My own brain tried to trick me out of it. I’d form romantic images of drinking in my head. The glistening glass of chardonnay on a sunny afternoon. The casual glass of bubbles at a trendy bar. I had to force myself to remember that ‘romantic’ and ‘drinking’ were not words that went together in my reality. My drinking was far from romantic. The glistening glass of chardonnay always led to stumbling and mumbling. The casual glass of bubbles always led to ranting and raving.
Slowly as the days and weeks went by and I managed not to not pick up, I realized that so many of the images of alcohol that are presented to us through the media are false. We’ve been fed this steady stream of marketing messages that more often than not don’t marry up with reality. They sure didn’t match up with my reality anyway.
It’s such hard work transforming yourself from someone who lives boozily to someone who lives sober, especially in this world that glorifies and normalizes alcohol. But absolutely it can be done. And there are things you can do to make it easier.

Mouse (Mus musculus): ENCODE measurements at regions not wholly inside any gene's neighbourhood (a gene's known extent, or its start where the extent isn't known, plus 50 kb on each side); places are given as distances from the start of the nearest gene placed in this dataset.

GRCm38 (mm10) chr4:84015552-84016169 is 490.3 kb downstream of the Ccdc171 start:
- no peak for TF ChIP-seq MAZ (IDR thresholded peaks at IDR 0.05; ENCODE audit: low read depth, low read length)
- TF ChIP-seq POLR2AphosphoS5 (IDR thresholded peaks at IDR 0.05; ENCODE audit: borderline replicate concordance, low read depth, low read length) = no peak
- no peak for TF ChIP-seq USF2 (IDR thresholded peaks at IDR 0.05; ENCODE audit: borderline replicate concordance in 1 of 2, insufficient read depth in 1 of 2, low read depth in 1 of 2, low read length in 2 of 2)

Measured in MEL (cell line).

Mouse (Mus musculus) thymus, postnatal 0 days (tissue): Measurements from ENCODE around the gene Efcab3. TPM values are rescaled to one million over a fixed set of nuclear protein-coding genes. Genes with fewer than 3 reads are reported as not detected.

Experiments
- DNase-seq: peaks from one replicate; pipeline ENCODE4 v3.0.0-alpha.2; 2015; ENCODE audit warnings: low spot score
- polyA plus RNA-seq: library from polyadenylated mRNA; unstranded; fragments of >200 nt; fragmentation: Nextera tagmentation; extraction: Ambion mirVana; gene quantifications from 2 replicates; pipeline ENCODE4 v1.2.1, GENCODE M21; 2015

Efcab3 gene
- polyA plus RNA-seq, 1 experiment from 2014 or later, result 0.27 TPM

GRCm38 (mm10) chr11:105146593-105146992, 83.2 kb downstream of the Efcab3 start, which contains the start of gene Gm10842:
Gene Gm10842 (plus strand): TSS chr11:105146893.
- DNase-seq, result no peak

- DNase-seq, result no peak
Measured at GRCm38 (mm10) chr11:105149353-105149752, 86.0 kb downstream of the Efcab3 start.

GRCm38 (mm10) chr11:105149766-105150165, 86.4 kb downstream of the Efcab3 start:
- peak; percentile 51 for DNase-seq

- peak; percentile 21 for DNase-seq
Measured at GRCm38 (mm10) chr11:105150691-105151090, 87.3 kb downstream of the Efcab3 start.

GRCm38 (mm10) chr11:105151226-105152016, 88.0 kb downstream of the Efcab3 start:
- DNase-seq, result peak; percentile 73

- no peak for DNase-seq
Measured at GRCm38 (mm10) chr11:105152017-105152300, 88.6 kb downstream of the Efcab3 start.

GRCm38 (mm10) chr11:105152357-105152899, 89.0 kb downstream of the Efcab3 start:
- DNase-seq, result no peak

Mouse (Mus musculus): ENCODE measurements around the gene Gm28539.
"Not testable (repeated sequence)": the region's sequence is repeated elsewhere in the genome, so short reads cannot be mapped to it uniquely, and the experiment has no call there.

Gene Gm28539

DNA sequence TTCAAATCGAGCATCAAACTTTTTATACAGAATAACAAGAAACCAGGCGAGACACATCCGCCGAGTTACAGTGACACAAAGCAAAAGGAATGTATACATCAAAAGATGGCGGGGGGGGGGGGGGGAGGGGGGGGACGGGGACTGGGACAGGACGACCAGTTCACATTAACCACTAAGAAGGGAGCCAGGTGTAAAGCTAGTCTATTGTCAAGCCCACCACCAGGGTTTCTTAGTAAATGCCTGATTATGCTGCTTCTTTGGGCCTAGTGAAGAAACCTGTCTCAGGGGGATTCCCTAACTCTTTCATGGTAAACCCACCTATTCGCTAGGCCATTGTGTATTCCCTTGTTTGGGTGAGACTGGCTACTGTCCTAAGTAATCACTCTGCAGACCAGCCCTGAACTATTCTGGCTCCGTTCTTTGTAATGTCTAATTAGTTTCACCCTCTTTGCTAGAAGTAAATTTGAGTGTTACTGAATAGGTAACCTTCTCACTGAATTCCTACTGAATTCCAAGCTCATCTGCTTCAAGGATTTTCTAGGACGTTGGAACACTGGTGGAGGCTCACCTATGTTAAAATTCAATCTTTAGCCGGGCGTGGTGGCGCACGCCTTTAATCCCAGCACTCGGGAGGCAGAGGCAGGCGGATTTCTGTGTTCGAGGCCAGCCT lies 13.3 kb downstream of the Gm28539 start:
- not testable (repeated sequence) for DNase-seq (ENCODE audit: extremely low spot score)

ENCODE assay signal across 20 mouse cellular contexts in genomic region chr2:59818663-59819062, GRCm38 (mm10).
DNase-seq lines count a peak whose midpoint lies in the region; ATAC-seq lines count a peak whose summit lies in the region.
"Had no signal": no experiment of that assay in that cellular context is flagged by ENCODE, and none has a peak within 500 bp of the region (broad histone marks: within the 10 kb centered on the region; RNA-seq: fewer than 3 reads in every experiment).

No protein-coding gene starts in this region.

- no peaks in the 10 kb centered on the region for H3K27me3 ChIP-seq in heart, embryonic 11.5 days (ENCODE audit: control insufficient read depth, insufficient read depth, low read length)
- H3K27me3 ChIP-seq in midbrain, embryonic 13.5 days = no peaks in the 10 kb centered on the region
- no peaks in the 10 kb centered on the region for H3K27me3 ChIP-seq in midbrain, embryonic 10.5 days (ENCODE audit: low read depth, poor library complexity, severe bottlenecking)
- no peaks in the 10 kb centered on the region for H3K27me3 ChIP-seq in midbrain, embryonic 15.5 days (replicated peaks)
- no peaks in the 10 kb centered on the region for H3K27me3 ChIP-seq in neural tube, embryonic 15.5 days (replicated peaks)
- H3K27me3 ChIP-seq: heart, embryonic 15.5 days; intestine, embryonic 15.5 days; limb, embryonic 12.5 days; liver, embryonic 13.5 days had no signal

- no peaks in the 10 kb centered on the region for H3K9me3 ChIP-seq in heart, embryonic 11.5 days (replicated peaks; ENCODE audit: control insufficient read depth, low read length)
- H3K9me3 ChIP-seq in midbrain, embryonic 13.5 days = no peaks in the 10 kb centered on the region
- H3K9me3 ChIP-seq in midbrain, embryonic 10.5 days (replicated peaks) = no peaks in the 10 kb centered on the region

Remember your truth. Don’t kid yourself that things weren’t as bad as they actually were. Don’t let yourself forget the truth about your drinking. Imprint your worst memories on your brain – write them down if need be!
Reframe your thinking. Just because you’ve thought one way for years and years doesn’t mean it’s true. Challenge all your hardwired beliefs about alcohol having all these positive qualities. Remember the facts. Turn your thinking around.
Recognize propaganda when you see it. Don’t let a glossy advertisement about alcohol make you feel left out like a loser. Just because it’s in print or on the television doesn’t make it true. Those adverts aren’t speaking truths – they’re just trying to sell a product. Remember that the person in the image is an actor being paid to look like they’re feeling a certain way.
Like I said before – it takes a lot of effort to change your life, and it’s especially hard when you’re not just fighting your own thoughts but all of the messaging that is around you. This brings me to one of the most important things that I think is necessary when seeking to reshape your life.